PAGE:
Chattanooga is located in southeast Tennessee near the Chickamauga and Nickajack Lakes, which are part of the Tennessee River, between the ridges where the Appalachian Mountains and the Cumberland Plateau meet. It is a small industrial city rich in history and becoming well-known for its commitment to sustainable economic growth and quality of life.
In 1941, Glenn Miller and his big-band swing song ‘Chattanooga Choo-Choo’ brought notoriety to the city, which has grown exponentially since its days as a railroad hub and industrial center. The city is not short on cultural activities, making it one of the best retirement locations. Chattanooga is home to the Chattanooga Symphony and Opera, as well as the Chattanooga Theatre Centre which offers 15 productions each year.
Summer is time for the annual Riverbend Festival, a week-long music celebration and one of the most popular festivals in Tennessee. Another popular event is the Bessie Smith Strut, a one-night blues and jazz performance honoring its namesake, who was born in Chattanooga. The annual Southern Brewer’s Festival and the River Roast festival celebrate the traditional Southern staples of beer and barbeque.
Visitors and homeowners will enjoy a multitude of outdoor activities including boating, fishing, hunting, hiking, mountain biking and world-class golf. The Tennessee Aquarium, the world’s largest freshwater aquarium, takes spectators everywhere a river goes, from small mountain streams to raging currents and all the way to the sea. The Chattanooga Choo-Choo is a 30-acre complex of restored Victorian railroad cars, dining options featuring dinner in an elegant dining car, browsing in unique shops and touring the entertainment complex via an old-fashioned trolley. Chattanooga also features the Tennessee Valley Railroad Museum.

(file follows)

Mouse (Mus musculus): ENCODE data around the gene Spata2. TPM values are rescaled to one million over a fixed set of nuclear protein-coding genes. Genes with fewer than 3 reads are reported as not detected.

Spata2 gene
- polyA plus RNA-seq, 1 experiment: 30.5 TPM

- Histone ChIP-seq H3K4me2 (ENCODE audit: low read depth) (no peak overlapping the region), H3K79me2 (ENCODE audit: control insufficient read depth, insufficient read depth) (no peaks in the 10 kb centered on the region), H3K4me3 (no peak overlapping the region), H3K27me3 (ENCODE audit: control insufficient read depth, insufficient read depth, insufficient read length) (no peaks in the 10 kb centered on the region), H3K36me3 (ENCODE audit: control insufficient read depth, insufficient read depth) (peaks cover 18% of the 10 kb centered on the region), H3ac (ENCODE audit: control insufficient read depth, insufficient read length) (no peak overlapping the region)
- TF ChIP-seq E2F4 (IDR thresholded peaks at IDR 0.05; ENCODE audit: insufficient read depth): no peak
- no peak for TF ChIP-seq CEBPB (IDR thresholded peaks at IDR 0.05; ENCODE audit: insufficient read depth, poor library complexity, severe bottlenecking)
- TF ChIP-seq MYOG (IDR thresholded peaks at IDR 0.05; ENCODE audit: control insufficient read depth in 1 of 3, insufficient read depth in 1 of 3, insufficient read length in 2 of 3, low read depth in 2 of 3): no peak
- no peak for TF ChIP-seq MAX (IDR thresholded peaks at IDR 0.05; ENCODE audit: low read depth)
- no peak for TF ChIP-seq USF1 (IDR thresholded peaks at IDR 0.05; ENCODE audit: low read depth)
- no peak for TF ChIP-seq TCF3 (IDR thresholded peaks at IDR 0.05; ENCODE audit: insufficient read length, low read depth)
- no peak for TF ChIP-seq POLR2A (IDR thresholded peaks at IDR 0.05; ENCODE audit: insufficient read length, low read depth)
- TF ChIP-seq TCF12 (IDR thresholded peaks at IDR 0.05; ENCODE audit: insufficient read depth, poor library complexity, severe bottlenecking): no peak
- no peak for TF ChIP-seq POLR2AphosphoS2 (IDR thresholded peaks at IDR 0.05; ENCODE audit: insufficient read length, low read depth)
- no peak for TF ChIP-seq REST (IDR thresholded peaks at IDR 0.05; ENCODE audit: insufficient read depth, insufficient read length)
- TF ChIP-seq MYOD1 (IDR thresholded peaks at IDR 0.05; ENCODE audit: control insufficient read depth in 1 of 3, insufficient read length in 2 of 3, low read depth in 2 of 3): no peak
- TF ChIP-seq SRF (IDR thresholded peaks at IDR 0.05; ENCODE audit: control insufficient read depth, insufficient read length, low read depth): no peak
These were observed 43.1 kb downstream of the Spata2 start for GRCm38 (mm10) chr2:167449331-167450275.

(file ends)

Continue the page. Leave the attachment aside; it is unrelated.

Lookout Mountain is widely known for its many unusual geological features. The most unique is Ruby Falls, a 145-foot underground waterfall located over 1,120 feet beneath the mountain’s surface. The Lookout Mountain Incline Railway ascends and descends the mountain every half-hour with trolley-style railcars, offering panoramic views of the city. One of the steepest railways in the world, its gradient reaches 72.7 percent.
Lifelong Learning Opportunities
There are seventeen junior colleges, colleges and universities located in the Chattanooga region. The primary school in the Chattanooga area is the University of Tennessee at Chattanooga, the second-largest campus of the University of Tennessee system with a student population of over 9,500.
Among the health services available to Chattanooga residents are public and private mental health facilities, drug and alcohol abuse recovery facilities, rehabilitation centers, a sports medicine center, speech and hearing services, facilities for the handicapped, free-standing emergency medical centers and community hospitals. Erlanger Medical Center, the region’s largest and oldest public hospital, has 818 acute-care beds and 50 long-term beds and is the only medical center in the region offering LifeForce Air Ambulance service.
Perhaps no city in the country has undergone as dramatic an improvement as Chattanooga, a city named America’s most polluted by the U.S. Department of Health, Education and Welfare in 1980. The privately funded Vision 2000 program was initiated in 1982 to revitalize the city’s riverfront and downtown and change its grimy image. By the 21st century, Chattanooga was one of the cleanest U.S. cities. Pride in this change is evident in more recent downtown revitalization projects that include the citywide 21st Century Waterfront Plan.